That's bad news for speculators still holding onto bullish yuan
positions. And for the People's Bank of China (PBOC), the risk is it
has unleashed bearish forces it may not be able to rein in, souring
enthusiasm for the yuan and complicating the push to increase the
international adoption of the currency.
"The market had expected the yuan's weakness to last no more than a
few weeks, but the PBOC has now sent clear signals that it is the
central bank, not the market, that will decide when the yuan's
weakness will end," said a trader at a European bank in Shanghai.
"With the PBOC giving no signal that it intends to do so, corporates
have become alarmed, and many are now building dollar positions to
Since the central bank started aggressively pushing the currency
lower in February, to shake the market out the view the yuan was a
one-way bet, it has fallen more than 3 percent and more than unwound
its gains of 2013.
On Wednesday, it touched an 18-month low of 6.2676 per dollar.
Markets were closed for holidays on Thursday and Friday.
For its part, the PBOC has continued to set the daily midpoint rate
near seven-month lows, which traders say signals it is still happy
with current levels.
Initially, traders said the PBOC had to play hard ball to convince
them it was serious -- especially since its last attempt to pull
back the yuan in late 2012 was widely considered a failure.
Instead of relying solely on using the midpoint to guide the market,
traders said the PBOC also ordered major state-owned banks to buy
dollars and dump yuan. Facing that much firepower, smaller market
players had no choice but to follow.
But now dealers say such intervention is no longer necessary;
"animal spirits" have taken hold and, in the context of wider
economic malaise, given the trend a momentum of its own.
And following the doubling of the yuan's trading band in March to 2
percent either side of the midpoint, the market has a much bigger
say over the direction of intra-day trade.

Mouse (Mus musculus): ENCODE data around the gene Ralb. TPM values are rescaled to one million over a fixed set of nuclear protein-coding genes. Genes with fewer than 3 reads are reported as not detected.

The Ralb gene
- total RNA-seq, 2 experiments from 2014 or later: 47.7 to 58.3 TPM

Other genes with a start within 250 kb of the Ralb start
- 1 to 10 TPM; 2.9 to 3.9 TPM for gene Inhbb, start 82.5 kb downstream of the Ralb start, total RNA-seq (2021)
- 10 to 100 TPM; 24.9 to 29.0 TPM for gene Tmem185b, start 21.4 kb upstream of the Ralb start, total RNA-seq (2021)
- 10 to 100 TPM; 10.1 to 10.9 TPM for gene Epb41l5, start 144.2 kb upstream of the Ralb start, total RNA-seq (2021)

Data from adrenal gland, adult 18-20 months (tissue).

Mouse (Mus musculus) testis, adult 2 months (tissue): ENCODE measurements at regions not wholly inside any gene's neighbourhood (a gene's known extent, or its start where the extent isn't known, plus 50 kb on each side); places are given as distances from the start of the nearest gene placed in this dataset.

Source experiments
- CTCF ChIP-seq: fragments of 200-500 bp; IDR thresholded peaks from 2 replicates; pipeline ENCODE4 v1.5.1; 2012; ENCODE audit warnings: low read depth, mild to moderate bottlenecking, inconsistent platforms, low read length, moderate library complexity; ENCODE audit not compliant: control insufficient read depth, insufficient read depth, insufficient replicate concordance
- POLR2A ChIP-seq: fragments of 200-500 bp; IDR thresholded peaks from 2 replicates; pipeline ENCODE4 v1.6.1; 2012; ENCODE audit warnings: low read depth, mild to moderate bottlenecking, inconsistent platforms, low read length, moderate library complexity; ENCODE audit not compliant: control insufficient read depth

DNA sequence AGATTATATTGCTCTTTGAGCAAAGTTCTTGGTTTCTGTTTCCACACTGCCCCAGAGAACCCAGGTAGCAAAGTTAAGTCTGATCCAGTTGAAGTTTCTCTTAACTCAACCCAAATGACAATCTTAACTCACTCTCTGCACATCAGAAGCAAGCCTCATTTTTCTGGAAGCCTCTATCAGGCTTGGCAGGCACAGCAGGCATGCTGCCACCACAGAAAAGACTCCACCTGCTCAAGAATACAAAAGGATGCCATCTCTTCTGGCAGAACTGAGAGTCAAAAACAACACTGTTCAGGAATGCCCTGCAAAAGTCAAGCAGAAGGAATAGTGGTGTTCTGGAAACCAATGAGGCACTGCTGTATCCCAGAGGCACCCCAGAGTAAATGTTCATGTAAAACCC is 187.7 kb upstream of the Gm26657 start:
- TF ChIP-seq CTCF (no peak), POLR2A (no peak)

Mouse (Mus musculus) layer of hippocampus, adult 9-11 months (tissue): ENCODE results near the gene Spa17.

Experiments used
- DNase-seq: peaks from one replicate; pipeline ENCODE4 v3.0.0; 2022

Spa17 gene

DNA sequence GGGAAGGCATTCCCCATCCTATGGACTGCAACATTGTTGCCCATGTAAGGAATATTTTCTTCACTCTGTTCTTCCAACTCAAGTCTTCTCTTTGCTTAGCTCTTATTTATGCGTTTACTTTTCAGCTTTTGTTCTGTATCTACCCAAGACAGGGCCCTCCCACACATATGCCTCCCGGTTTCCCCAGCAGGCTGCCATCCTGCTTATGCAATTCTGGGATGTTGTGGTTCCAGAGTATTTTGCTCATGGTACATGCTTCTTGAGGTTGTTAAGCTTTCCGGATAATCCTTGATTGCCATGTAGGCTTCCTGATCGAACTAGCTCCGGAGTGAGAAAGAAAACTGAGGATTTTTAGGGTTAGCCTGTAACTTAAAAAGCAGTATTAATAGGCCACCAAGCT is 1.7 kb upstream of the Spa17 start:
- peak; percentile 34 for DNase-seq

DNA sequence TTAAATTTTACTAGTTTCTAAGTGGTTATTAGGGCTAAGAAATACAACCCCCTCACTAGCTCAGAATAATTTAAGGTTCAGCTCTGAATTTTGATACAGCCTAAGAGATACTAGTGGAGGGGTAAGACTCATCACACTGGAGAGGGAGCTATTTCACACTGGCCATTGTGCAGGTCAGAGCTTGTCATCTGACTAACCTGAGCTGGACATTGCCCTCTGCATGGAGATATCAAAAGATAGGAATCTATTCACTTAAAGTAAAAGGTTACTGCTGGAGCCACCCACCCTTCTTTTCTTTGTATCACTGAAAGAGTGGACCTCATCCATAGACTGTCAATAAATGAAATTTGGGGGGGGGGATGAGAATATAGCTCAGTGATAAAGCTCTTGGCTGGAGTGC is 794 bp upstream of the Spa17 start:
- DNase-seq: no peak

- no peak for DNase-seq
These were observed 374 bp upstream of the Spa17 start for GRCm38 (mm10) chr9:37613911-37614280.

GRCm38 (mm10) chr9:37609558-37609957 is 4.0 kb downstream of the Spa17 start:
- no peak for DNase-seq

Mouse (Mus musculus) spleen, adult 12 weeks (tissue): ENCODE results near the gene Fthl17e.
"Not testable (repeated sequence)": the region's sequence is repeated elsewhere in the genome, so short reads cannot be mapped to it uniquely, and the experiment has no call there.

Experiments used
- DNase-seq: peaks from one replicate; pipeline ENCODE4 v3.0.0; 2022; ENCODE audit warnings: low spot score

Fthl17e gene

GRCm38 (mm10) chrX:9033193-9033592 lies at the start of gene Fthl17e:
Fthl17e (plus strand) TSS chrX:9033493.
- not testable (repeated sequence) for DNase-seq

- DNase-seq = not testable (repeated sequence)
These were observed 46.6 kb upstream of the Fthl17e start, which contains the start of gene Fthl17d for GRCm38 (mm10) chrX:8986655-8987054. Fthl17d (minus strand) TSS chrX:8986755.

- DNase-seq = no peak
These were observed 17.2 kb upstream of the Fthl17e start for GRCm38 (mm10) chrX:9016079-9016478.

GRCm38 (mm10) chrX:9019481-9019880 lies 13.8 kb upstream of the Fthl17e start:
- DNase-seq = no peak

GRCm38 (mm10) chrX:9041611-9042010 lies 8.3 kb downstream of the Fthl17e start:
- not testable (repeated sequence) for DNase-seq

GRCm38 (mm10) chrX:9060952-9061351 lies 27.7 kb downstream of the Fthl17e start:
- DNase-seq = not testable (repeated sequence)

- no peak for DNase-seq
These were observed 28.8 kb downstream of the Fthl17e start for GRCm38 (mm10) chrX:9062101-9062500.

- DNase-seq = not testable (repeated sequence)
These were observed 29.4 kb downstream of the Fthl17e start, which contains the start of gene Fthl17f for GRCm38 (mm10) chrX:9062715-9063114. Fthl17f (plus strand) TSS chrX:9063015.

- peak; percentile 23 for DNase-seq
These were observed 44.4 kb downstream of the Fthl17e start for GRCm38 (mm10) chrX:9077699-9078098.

LESSONS FROM 2012
For investors clinging to bullish derivative bets, and for
foreigners who moved funds into Chinese equities and bonds in recent
months, signs that market sentiment is souring on the yuan are
"Short-term flows do tend to exhibit herd behavior, which could
generate unstable capital-flow dynamics in the short run," said
Enswar Prasad, economist at Cornell University and former head of
the International Monetary Fund's China division.
"Further depreciation of the renminbi (yuan) could feed on itself as
domestic capital could start leaving China in search of higher
returns and for diversification purposes."
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The last episode of sustained yuan weakness was more moderate, with
the currency losing about 1.6 percent over five months in the first
half of 2012.
Even that had a noticeable negative impact on offshore sentiment
toward the yuan, a setback for Beijing's project to make its
currency a rival to the dollar.
Perhaps with that in mind, the PBOC has moved to further ease
cross-border flows for major multinationals, another step in opening
up its capital account.
In addition, the Ministry of Finance has moved to support the
offshore yuan market in Hong Kong by announcing it will issue a
record 28 billion yuan of offshore dim sum bonds this year.
WEAK YUAN, BIG LOSSES
Morgan Stanley said in March it expected speculators could incur
losses of up to $200 million per month if the yuan fell below 6.20
yuan per dollar. It weakened past there on March 19 and has been
there, for the most part, ever since.
Prasad does not believe Beijing is running a major risk by leaving
the market down for a little while longer, and said the easing of
rules on cross-border flows was a sign of confidence that panic
outflows would not ensue.
And Goldman Sachs Global Macro Research said in a report published
on April 25 that long-term fundamental inflows have so far been
largely unfazed by the yuan's decline.
But with the economy growing at its slowest annual pace in 18 months
in the first quarter and economists saying it could slow further,
there is little to suggest a turnaround in yuan sentiment.
"With credit efficiency declining and funding costs up, the
re-acceleration in credit required to revive growth will likely need
to be even larger this year," BNP Paribas chief Asia economist
Richard Iley said in a research note.
"More yuan weakness is, of course, the other option."
(Editing by John Mair)
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